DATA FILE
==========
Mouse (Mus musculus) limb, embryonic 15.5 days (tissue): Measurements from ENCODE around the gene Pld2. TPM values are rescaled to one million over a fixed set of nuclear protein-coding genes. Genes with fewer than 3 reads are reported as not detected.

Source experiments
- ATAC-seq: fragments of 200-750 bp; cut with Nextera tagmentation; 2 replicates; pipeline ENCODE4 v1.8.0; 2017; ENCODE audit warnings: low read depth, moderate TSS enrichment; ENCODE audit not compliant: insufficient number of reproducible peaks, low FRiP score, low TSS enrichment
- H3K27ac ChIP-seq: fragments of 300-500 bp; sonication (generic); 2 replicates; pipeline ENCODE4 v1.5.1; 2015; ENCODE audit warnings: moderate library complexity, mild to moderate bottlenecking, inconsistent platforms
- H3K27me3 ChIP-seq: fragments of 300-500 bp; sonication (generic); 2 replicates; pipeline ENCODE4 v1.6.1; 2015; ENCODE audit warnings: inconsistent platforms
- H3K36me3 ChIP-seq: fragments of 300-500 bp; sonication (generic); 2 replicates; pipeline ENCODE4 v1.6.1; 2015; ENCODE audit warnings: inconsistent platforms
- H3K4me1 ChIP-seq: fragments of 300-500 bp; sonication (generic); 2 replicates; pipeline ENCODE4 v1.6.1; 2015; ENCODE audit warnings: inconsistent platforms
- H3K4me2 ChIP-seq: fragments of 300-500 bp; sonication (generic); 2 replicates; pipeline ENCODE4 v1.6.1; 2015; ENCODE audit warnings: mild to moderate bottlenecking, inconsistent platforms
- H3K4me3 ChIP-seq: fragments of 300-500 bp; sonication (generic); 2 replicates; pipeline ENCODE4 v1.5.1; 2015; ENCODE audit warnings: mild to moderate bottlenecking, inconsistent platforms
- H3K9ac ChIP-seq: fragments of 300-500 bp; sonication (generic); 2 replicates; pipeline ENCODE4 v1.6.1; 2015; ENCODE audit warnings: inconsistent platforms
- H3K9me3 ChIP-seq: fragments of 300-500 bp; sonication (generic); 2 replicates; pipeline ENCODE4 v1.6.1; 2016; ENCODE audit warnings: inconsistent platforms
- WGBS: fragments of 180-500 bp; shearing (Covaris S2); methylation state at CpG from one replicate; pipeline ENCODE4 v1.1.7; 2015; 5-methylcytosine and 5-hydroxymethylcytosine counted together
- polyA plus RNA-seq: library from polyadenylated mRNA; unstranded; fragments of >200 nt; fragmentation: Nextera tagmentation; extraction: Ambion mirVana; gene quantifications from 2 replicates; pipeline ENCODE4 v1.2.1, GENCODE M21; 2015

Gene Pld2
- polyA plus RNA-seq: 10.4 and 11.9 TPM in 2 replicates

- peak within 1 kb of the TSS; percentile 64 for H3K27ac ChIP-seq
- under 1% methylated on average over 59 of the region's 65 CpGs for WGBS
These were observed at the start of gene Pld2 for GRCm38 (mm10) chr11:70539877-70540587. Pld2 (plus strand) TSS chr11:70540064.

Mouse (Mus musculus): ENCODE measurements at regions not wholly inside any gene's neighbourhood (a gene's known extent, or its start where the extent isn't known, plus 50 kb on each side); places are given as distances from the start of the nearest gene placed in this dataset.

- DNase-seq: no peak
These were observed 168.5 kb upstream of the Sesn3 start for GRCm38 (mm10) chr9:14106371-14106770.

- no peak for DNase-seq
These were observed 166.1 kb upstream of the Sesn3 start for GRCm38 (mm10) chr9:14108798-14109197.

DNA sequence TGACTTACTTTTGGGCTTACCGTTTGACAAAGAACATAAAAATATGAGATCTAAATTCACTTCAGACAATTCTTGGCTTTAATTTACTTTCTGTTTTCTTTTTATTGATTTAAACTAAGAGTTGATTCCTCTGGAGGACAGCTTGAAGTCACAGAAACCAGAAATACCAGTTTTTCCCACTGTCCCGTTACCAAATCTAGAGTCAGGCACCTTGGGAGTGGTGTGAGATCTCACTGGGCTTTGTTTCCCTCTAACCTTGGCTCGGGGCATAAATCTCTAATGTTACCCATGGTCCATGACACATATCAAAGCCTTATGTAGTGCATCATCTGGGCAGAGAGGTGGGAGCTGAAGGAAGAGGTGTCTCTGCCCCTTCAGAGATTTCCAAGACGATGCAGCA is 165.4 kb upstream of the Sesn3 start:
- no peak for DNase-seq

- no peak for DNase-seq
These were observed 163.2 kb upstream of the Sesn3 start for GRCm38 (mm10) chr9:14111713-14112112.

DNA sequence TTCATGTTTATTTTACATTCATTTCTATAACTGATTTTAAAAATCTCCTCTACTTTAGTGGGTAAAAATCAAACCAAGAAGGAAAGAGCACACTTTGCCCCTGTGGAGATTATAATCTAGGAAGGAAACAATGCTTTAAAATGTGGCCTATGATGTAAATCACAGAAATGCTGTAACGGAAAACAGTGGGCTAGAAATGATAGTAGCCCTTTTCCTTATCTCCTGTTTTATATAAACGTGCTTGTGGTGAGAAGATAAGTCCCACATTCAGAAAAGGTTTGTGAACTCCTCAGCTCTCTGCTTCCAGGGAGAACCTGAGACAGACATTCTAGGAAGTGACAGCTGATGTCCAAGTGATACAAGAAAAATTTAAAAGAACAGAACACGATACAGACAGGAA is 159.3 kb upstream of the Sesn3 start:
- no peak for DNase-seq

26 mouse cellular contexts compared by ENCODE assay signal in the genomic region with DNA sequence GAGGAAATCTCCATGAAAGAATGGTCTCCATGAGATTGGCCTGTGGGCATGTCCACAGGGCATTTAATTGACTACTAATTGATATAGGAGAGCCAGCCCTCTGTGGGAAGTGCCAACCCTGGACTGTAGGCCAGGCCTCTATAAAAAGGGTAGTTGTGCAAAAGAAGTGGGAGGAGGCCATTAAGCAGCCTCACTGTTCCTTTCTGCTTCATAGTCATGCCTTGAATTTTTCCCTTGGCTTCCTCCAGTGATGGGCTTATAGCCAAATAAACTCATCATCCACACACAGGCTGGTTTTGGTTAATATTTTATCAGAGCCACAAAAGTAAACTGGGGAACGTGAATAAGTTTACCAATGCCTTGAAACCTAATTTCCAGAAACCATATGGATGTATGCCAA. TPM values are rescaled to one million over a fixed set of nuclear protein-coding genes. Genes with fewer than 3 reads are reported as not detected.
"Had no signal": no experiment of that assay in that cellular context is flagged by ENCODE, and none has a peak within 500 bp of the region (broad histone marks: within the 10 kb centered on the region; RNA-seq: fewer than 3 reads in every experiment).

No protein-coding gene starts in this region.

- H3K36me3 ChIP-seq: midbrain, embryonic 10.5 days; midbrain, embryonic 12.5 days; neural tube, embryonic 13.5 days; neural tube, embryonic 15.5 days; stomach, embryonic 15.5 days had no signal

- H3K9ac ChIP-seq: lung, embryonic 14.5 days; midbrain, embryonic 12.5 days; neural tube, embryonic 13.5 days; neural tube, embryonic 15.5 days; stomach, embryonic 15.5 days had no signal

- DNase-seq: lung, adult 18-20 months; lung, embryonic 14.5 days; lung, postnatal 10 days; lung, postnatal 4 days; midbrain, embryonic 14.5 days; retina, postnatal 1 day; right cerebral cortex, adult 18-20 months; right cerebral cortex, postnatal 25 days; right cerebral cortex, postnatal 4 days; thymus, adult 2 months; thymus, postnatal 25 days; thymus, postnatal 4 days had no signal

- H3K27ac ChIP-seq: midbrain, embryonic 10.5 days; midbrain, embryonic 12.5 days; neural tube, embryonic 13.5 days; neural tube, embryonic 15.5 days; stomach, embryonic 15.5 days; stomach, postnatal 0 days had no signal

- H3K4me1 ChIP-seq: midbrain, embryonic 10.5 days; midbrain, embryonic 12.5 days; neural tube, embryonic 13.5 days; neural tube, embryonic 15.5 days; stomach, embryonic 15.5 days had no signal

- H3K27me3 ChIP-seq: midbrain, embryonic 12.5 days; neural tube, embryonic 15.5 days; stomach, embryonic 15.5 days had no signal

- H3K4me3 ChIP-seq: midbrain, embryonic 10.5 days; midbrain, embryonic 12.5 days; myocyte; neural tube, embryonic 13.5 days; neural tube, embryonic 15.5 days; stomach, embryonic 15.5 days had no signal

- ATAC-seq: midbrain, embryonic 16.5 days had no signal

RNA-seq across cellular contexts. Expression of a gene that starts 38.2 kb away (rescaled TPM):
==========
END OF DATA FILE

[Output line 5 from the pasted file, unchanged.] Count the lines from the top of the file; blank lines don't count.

- H3K27me3 ChIP-seq: fragments of 300-500 bp; sonication (generic); 2 replicates; pipeline ENCODE4 v1.6.1; 2015; ENCODE audit warnings: inconsistent platforms